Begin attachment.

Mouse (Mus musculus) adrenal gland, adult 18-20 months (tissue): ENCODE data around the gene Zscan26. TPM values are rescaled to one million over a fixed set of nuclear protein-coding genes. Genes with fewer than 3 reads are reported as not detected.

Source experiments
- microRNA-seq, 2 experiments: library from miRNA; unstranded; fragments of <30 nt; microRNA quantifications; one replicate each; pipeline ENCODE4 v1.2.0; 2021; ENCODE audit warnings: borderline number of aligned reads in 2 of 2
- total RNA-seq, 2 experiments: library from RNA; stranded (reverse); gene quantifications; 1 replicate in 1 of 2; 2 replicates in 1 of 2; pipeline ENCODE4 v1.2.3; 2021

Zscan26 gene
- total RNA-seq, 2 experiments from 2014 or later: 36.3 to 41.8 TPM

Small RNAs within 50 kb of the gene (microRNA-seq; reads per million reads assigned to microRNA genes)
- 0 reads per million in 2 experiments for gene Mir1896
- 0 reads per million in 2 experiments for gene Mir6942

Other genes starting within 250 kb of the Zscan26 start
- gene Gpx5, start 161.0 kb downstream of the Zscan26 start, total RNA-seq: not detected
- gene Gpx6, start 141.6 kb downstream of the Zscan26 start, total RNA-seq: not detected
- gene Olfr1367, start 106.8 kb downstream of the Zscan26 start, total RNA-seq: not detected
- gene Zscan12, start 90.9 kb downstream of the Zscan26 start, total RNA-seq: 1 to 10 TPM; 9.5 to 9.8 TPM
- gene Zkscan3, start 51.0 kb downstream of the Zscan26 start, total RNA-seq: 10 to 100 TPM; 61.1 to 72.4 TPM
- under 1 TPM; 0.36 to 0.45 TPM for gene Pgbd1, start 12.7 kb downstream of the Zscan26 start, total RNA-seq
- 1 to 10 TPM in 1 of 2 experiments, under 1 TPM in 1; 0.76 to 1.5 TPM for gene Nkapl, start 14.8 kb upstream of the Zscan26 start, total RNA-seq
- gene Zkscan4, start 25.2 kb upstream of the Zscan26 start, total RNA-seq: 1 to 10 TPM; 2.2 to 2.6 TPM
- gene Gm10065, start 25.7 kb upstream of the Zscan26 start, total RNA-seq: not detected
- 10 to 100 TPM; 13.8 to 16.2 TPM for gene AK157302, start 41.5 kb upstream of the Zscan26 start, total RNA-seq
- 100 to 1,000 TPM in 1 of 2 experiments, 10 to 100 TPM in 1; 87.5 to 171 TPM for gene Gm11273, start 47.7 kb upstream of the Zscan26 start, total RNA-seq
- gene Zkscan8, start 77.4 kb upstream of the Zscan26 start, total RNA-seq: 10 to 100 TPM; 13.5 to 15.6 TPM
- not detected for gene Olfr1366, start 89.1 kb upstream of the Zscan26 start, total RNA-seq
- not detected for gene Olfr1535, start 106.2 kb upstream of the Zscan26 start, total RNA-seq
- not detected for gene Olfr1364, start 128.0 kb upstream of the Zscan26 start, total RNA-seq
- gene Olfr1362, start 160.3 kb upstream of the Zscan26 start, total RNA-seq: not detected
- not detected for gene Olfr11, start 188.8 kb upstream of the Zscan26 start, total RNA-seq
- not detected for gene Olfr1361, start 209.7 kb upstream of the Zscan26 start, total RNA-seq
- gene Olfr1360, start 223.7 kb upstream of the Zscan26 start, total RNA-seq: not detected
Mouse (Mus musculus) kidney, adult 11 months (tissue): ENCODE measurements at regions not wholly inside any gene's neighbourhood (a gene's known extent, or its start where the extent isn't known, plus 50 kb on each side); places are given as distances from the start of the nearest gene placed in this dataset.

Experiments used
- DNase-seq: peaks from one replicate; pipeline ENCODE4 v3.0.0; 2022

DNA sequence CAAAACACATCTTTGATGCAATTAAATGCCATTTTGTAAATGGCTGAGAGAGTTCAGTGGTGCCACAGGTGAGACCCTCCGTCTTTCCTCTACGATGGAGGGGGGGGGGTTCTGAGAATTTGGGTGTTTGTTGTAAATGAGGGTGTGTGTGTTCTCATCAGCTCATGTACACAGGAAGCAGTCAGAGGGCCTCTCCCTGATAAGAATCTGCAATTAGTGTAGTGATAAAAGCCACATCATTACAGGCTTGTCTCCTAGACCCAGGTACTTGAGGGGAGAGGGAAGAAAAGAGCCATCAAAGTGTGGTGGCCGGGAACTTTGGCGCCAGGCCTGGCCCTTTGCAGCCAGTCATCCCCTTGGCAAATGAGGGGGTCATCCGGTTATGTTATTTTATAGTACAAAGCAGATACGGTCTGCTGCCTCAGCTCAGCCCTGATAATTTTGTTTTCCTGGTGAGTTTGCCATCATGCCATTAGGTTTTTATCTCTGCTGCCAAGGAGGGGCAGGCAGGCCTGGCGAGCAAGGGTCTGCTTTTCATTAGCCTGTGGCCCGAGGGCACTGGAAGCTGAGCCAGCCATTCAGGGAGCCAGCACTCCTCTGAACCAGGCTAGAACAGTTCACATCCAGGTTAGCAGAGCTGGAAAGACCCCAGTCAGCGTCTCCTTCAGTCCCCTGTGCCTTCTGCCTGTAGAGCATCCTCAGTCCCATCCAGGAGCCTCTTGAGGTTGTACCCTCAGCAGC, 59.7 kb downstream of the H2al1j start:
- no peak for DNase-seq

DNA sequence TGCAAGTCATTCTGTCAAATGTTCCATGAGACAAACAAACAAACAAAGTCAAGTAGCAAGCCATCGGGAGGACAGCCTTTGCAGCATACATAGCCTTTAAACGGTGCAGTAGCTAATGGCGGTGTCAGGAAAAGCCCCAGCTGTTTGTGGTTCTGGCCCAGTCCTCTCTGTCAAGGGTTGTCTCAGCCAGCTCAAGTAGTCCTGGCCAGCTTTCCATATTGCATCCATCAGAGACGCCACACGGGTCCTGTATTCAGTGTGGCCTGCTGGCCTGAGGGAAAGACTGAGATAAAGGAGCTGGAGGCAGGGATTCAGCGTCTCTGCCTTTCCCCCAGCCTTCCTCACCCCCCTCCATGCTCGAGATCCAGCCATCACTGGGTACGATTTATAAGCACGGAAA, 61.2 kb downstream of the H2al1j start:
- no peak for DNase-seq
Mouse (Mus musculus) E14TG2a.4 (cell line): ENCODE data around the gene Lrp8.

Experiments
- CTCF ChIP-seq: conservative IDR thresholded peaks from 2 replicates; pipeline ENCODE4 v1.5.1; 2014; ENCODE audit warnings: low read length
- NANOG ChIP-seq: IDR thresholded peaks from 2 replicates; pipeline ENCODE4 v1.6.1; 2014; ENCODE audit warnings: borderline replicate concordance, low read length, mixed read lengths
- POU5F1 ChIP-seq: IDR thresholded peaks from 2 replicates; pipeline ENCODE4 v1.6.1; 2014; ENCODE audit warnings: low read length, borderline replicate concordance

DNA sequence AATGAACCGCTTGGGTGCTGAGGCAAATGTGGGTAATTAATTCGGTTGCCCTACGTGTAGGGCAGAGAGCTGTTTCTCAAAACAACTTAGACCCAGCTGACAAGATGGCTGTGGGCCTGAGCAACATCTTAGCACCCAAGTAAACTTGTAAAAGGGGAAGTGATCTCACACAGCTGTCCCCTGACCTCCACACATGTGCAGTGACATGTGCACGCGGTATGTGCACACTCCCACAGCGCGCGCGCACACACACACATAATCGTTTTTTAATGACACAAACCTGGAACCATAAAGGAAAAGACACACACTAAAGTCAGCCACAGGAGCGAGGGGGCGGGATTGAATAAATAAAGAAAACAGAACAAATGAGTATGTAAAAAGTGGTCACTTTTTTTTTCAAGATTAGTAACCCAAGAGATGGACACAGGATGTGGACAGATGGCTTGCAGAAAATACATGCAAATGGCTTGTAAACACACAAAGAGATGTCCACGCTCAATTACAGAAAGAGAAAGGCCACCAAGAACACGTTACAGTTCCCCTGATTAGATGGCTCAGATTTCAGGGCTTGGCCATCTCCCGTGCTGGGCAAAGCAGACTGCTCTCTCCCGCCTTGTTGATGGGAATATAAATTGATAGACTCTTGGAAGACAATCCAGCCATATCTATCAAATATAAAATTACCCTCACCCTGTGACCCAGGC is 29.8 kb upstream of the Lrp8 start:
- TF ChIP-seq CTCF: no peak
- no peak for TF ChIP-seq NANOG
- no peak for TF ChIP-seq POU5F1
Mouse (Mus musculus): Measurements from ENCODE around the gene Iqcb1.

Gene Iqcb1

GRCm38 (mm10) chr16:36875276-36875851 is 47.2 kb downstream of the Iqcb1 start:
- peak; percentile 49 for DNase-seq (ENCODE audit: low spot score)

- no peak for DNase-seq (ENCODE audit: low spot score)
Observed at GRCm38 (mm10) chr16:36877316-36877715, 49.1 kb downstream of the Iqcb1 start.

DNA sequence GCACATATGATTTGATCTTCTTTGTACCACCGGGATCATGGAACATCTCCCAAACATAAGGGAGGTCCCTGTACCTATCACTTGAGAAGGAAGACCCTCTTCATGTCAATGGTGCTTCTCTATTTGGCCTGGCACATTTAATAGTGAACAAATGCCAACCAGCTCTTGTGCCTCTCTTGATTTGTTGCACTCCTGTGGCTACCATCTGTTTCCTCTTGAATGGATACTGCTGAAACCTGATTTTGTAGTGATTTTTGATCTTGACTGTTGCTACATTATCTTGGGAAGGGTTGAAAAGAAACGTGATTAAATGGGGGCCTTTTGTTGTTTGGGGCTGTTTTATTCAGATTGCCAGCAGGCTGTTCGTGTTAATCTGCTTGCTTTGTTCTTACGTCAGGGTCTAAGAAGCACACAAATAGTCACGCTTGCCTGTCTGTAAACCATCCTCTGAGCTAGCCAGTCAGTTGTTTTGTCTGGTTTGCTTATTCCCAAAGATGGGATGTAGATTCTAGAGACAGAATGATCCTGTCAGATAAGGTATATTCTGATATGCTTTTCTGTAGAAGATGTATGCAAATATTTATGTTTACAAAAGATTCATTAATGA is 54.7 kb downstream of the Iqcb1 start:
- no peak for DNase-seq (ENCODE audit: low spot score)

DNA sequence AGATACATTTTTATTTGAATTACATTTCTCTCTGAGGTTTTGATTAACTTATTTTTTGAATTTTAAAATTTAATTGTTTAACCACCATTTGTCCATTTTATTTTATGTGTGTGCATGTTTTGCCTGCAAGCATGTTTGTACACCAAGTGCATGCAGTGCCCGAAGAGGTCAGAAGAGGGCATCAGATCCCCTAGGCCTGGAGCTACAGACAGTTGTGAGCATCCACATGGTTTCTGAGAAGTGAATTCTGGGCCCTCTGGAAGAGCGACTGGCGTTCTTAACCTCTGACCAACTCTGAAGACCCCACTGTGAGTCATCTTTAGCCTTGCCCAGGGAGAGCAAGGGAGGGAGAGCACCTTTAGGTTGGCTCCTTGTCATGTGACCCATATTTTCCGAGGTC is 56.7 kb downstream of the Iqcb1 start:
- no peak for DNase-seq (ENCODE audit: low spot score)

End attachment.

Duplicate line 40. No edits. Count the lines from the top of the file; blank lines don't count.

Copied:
- NANOG ChIP-seq: IDR thresholded peaks from 2 replicates; pipeline ENCODE4 v1.6.1; 2014; ENCODE audit warnings: borderline replicate concordance, low read length, mixed read lengths